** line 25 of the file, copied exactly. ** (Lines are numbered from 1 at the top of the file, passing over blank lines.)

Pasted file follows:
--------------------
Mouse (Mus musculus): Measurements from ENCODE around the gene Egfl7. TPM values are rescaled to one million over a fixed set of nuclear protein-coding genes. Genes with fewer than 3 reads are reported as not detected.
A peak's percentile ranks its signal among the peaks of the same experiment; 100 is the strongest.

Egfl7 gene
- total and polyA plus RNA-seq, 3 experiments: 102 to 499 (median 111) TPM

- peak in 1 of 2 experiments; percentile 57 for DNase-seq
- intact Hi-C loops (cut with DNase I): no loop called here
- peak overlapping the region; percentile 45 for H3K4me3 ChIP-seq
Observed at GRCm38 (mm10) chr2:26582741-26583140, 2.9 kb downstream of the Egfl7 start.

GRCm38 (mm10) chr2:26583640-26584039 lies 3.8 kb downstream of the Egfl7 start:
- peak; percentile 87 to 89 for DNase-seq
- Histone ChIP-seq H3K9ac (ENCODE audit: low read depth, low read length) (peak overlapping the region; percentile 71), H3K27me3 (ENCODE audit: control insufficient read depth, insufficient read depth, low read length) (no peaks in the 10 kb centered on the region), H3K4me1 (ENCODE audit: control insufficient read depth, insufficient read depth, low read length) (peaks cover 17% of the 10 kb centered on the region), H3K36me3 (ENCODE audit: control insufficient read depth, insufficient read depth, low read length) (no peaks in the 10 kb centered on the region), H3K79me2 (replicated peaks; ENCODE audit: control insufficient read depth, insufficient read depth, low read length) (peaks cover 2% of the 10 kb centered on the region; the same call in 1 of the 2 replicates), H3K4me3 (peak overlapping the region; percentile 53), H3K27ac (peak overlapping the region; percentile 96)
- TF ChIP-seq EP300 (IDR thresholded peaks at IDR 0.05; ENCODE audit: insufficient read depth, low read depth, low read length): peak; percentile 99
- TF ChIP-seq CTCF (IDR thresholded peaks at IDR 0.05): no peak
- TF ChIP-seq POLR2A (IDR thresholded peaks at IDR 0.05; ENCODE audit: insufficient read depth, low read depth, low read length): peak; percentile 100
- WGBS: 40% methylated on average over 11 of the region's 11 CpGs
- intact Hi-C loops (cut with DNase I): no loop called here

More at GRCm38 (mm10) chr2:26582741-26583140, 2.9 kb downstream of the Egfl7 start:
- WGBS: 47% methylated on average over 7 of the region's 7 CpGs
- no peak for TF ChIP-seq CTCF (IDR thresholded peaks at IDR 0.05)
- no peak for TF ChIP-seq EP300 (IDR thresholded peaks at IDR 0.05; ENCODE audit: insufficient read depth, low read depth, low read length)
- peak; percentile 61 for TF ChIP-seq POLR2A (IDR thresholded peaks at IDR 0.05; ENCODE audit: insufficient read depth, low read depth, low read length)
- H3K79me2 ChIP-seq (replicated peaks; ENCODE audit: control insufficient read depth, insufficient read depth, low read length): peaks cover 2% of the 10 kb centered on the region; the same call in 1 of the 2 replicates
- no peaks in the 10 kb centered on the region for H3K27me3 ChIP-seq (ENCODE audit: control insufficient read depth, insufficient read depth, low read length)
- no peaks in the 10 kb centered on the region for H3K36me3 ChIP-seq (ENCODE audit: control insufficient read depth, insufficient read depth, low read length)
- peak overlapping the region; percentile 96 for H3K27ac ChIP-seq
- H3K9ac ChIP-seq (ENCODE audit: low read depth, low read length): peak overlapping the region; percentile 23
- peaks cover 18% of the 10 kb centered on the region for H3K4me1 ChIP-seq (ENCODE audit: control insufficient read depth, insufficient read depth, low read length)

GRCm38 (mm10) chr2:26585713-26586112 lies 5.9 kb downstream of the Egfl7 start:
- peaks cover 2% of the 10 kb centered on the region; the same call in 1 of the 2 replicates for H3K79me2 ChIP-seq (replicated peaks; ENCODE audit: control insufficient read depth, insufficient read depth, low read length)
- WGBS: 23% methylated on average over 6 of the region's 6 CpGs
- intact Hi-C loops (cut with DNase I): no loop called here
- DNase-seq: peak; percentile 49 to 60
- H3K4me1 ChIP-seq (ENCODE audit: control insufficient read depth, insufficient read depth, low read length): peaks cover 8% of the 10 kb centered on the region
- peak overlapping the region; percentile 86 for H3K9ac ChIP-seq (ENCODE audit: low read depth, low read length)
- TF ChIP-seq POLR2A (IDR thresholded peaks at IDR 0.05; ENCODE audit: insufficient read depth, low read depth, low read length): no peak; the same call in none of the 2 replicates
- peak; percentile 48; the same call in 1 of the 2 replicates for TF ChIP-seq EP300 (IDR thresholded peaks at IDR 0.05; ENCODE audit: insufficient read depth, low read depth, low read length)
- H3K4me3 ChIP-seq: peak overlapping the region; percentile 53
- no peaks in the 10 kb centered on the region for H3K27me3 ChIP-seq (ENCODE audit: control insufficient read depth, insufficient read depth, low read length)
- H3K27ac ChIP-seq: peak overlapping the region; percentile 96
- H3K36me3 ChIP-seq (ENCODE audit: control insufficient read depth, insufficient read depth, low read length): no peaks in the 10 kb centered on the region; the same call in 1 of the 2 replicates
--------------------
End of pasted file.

- peak overlapping the region; percentile 96 for H3K27ac ChIP-seq